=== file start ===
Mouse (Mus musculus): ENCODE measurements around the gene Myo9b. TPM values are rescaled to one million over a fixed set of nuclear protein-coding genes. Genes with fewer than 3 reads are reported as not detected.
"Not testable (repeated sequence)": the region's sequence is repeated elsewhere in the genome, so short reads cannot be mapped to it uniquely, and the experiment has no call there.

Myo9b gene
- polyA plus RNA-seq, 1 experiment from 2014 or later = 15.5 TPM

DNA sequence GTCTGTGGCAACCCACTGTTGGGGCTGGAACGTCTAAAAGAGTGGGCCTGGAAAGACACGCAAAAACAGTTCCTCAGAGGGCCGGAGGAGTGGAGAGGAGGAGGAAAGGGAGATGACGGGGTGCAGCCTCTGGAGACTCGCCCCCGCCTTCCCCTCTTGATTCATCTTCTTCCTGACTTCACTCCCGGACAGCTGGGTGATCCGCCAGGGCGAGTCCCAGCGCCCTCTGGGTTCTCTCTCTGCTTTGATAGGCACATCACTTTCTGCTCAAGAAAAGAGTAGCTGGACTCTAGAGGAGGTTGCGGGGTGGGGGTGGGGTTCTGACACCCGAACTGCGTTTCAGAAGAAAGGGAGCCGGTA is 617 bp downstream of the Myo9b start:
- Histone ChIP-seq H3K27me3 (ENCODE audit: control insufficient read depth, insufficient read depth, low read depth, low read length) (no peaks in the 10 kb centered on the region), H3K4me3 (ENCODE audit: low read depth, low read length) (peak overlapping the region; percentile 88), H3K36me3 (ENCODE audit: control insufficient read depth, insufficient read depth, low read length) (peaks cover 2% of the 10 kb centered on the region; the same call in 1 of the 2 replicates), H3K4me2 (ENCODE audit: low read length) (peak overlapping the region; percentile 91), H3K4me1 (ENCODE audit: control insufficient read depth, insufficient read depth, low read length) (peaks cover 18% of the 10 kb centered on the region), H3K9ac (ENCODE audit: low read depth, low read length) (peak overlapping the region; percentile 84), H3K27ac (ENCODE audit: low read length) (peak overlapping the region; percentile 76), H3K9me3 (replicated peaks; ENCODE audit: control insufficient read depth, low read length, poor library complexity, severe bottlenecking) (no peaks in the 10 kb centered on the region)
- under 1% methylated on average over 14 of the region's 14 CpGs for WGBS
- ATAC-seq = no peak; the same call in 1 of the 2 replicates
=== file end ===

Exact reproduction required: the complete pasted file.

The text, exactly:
Mouse (Mus musculus): ENCODE measurements around the gene Myo9b. TPM values are rescaled to one million over a fixed set of nuclear protein-coding genes. Genes with fewer than 3 reads are reported as not detected.
"Not testable (repeated sequence)": the region's sequence is repeated elsewhere in the genome, so short reads cannot be mapped to it uniquely, and the experiment has no call there.

Myo9b gene
- polyA plus RNA-seq, 1 experiment from 2014 or later = 15.5 TPM

DNA sequence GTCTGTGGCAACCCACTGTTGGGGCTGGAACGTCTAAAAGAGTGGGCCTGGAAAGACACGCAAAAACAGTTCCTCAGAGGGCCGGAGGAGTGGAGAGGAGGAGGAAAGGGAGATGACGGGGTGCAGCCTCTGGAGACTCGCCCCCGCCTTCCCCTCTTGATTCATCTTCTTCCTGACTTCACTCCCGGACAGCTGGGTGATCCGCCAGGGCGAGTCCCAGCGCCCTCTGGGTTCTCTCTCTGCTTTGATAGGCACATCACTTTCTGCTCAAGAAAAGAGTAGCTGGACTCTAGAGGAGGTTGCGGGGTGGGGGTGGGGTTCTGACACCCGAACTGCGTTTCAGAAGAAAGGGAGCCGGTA is 617 bp downstream of the Myo9b start:
- Histone ChIP-seq H3K27me3 (ENCODE audit: control insufficient read depth, insufficient read depth, low read depth, low read length) (no peaks in the 10 kb centered on the region), H3K4me3 (ENCODE audit: low read depth, low read length) (peak overlapping the region; percentile 88), H3K36me3 (ENCODE audit: control insufficient read depth, insufficient read depth, low read length) (peaks cover 2% of the 10 kb centered on the region; the same call in 1 of the 2 replicates), H3K4me2 (ENCODE audit: low read length) (peak overlapping the region; percentile 91), H3K4me1 (ENCODE audit: control insufficient read depth, insufficient read depth, low read length) (peaks cover 18% of the 10 kb centered on the region), H3K9ac (ENCODE audit: low read depth, low read length) (peak overlapping the region; percentile 84), H3K27ac (ENCODE audit: low read length) (peak overlapping the region; percentile 76), H3K9me3 (replicated peaks; ENCODE audit: control insufficient read depth, low read length, poor library complexity, severe bottlenecking) (no peaks in the 10 kb centered on the region)
- under 1% methylated on average over 14 of the region's 14 CpGs for WGBS
- ATAC-seq = no peak; the same call in 1 of the 2 replicates